Metropolitan Museum of Art

The Met at 150. RUSSIAN ART IN THE METROPOLITAN MUSEUM OF ART’S THOMAS J. WATSON LIBRARY

Jared Ash

Article: 
WORLD MUSEUMS
Magazine issue: 
#2 2020 (67)

The Thomas J. Watson Library, the primary research library of the Metropolitan Museum of Art, holds more than one million volumes on art, archaeology, architecture, ornament and design. Founded in 1870 under the same charter as that of the Museum itself, the scope of the Library collection is as encyclopaedic as the Museum’s. Offering a strong complement to Russian art and objects in the Museum’s curatorial collections, Watson’s holdings promote awareness, understanding and appreciation of an even wider field of Russian art and material culture.

The Met at 150. RUSSIAN ART IN THE METROPOLITAN MUSEUM OF ART’S THOMAS J. WATSON LIBRARY

Russian Treasures IN THE METROPOLITAN MUSEUM OF ART

Margaret Samu

Article: 
WORLD MUSEUMS
Magazine issue: 
#2 2020 (67)

Visitors to the Metropolitan Museum of Art can see a surprising number of objects and works of art from Russia. Because the museum does not have a department dedicated to Russian culture, seeing these objects requires going on a “treasure hunt” through different departments: Musical Instruments, Medieval Art, Arms and Armor, European Paintings, European Sculpture and Decorative Arts, Drawings and Prints, Photography, Modern and Contemporary Art, and the Costume Institute. Some of the objects are quite rare and unusual, but others are quite humble and almost ordinary, except for the path that brought them to one of the largest museums in the world. This essay surveys donations of Russian art and design made to the Met by major and minor collectors, as well as objects that entered the museum as part of its regular acquisitions programme.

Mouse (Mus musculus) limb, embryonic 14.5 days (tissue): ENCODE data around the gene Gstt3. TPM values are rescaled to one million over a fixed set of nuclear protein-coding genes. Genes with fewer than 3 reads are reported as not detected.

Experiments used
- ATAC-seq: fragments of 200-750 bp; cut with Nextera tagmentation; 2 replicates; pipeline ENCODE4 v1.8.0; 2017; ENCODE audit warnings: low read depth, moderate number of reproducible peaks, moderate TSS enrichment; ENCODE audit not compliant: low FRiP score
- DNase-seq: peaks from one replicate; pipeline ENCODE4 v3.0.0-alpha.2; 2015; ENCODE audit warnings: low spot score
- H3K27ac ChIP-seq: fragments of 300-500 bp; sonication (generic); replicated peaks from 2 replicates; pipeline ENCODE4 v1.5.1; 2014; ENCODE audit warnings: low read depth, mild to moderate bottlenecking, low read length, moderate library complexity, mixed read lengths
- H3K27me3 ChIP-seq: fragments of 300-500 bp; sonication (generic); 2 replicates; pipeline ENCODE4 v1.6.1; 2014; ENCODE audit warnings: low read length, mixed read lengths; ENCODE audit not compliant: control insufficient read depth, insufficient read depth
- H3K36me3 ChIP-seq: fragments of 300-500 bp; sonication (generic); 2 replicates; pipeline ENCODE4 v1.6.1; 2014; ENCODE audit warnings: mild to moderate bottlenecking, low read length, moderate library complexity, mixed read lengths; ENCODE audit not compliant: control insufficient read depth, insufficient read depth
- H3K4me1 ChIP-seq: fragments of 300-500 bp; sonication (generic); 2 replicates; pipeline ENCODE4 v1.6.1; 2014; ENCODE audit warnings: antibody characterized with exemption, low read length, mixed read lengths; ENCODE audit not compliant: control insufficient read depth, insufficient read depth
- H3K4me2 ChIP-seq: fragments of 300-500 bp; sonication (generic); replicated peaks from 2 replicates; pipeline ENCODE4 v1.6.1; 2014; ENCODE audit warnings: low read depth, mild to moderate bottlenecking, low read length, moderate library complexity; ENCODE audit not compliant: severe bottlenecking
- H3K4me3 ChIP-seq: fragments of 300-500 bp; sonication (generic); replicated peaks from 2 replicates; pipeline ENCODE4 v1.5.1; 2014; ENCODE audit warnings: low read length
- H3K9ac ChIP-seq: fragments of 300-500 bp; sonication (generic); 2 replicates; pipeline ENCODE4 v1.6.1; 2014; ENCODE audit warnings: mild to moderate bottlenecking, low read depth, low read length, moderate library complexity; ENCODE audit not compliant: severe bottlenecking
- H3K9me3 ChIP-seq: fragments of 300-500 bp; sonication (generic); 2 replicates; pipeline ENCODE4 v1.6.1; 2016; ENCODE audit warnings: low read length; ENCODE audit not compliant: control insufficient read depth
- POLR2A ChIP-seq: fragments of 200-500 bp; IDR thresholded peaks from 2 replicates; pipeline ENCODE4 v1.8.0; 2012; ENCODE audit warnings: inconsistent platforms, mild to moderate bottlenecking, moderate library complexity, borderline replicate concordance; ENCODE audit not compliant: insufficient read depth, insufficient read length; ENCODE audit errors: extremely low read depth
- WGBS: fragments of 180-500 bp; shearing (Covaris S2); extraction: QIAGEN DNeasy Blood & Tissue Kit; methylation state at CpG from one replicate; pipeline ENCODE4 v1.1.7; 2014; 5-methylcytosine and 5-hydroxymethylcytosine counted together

Russian Treasures IN THE METROPOLITAN MUSEUM OF ART

A Russian Luminist School? ARKHIP KUINDZHI’S "RED SUNSET ON THE DNIEPER" [1]

John E. Bowlt

Article: 
POINT OF VIEW
Magazine issue: 
#3 2018 (60)

One of the Metropolitan Museum’s important acquisitions in European painting is a large landscape by the Russian, or, strictly speaking, Ukrainian, painter, Arkhip Ivanovich Kuindzhi (1842-1910): “Red Sunset on the Dnieper”. Despite its late date, 1905-08, the work is representative both of Kuindzhi’s own artistic career and of what might be called a Russian Luminist school. To those unfamiliar with the history of modern Russian art, this painting, reminiscent in its expressivity of the work of Western Luminists such as Albert Bierstadt, might seem to be a curious anomaly. But in the context of 19 th and 20th century Russian painting, “Red Sunset on the Dnieper” is a remarkable and important work. Its presence in the Museum helps focus attention on a field of aesthetic study still neglected and misinterpreted.

A Russian Luminist School? ARKHIP KUINDZHI’S "RED SUNSET ON THE DNIEPER"

Department of Slavic Languages and Literatures,
University of Southern California, Los Angeles, USA